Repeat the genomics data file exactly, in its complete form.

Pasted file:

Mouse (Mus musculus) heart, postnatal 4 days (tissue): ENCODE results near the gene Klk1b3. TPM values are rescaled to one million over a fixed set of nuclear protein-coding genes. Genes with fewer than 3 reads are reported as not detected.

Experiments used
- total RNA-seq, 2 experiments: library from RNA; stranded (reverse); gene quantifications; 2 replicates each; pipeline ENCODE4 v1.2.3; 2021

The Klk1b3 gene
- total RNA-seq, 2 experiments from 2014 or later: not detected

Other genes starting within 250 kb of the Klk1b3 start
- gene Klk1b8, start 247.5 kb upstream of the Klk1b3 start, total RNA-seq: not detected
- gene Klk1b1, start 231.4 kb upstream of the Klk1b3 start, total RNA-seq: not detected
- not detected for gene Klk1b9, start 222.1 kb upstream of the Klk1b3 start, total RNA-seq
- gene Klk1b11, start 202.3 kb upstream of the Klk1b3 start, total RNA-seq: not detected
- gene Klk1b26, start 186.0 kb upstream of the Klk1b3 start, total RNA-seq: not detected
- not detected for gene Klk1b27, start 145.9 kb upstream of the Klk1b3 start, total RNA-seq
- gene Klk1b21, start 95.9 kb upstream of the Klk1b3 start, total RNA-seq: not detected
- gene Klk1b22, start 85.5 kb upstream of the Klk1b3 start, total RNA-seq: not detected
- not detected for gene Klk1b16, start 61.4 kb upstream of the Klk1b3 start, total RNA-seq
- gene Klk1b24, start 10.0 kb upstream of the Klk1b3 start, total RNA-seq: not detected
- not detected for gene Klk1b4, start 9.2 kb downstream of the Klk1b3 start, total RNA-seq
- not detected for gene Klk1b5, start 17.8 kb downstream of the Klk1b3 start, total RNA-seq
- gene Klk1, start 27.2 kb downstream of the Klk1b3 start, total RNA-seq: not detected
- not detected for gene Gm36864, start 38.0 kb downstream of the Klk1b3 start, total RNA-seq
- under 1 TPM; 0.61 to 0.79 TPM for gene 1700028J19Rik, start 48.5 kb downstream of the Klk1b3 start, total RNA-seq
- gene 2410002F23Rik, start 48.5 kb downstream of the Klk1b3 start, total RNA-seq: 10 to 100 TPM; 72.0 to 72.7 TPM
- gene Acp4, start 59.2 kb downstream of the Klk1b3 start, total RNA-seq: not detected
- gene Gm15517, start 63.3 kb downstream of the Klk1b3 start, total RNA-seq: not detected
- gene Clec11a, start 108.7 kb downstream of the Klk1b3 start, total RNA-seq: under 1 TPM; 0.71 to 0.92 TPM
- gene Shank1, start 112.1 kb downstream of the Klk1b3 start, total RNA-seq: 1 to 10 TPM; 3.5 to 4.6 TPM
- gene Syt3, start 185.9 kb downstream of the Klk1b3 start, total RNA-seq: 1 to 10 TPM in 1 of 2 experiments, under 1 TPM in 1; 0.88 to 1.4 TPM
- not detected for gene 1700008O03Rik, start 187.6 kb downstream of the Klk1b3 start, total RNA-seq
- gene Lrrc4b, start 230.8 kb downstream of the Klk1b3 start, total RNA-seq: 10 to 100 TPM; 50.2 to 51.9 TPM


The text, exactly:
Mouse (Mus musculus) heart, postnatal 4 days (tissue): ENCODE results near the gene Klk1b3. TPM values are rescaled to one million over a fixed set of nuclear protein-coding genes. Genes with fewer than 3 reads are reported as not detected.

Experiments used
- total RNA-seq, 2 experiments: library from RNA; stranded (reverse); gene quantifications; 2 replicates each; pipeline ENCODE4 v1.2.3; 2021

The Klk1b3 gene
- total RNA-seq, 2 experiments from 2014 or later: not detected

Other genes starting within 250 kb of the Klk1b3 start
- gene Klk1b8, start 247.5 kb upstream of the Klk1b3 start, total RNA-seq: not detected
- gene Klk1b1, start 231.4 kb upstream of the Klk1b3 start, total RNA-seq: not detected
- not detected for gene Klk1b9, start 222.1 kb upstream of the Klk1b3 start, total RNA-seq
- gene Klk1b11, start 202.3 kb upstream of the Klk1b3 start, total RNA-seq: not detected
- gene Klk1b26, start 186.0 kb upstream of the Klk1b3 start, total RNA-seq: not detected
- not detected for gene Klk1b27, start 145.9 kb upstream of the Klk1b3 start, total RNA-seq
- gene Klk1b21, start 95.9 kb upstream of the Klk1b3 start, total RNA-seq: not detected
- gene Klk1b22, start 85.5 kb upstream of the Klk1b3 start, total RNA-seq: not detected
- not detected for gene Klk1b16, start 61.4 kb upstream of the Klk1b3 start, total RNA-seq
- gene Klk1b24, start 10.0 kb upstream of the Klk1b3 start, total RNA-seq: not detected
- not detected for gene Klk1b4, start 9.2 kb downstream of the Klk1b3 start, total RNA-seq
- not detected for gene Klk1b5, start 17.8 kb downstream of the Klk1b3 start, total RNA-seq
- gene Klk1, start 27.2 kb downstream of the Klk1b3 start, total RNA-seq: not detected
- not detected for gene Gm36864, start 38.0 kb downstream of the Klk1b3 start, total RNA-seq
- under 1 TPM; 0.61 to 0.79 TPM for gene 1700028J19Rik, start 48.5 kb downstream of the Klk1b3 start, total RNA-seq
- gene 2410002F23Rik, start 48.5 kb downstream of the Klk1b3 start, total RNA-seq: 10 to 100 TPM; 72.0 to 72.7 TPM
- gene Acp4, start 59.2 kb downstream of the Klk1b3 start, total RNA-seq: not detected
- gene Gm15517, start 63.3 kb downstream of the Klk1b3 start, total RNA-seq: not detected
- gene Clec11a, start 108.7 kb downstream of the Klk1b3 start, total RNA-seq: under 1 TPM; 0.71 to 0.92 TPM
- gene Shank1, start 112.1 kb downstream of the Klk1b3 start, total RNA-seq: 1 to 10 TPM; 3.5 to 4.6 TPM
- gene Syt3, start 185.9 kb downstream of the Klk1b3 start, total RNA-seq: 1 to 10 TPM in 1 of 2 experiments, under 1 TPM in 1; 0.88 to 1.4 TPM
- not detected for gene 1700008O03Rik, start 187.6 kb downstream of the Klk1b3 start, total RNA-seq
- gene Lrrc4b, start 230.8 kb downstream of the Klk1b3 start, total RNA-seq: 10 to 100 TPM; 50.2 to 51.9 TPM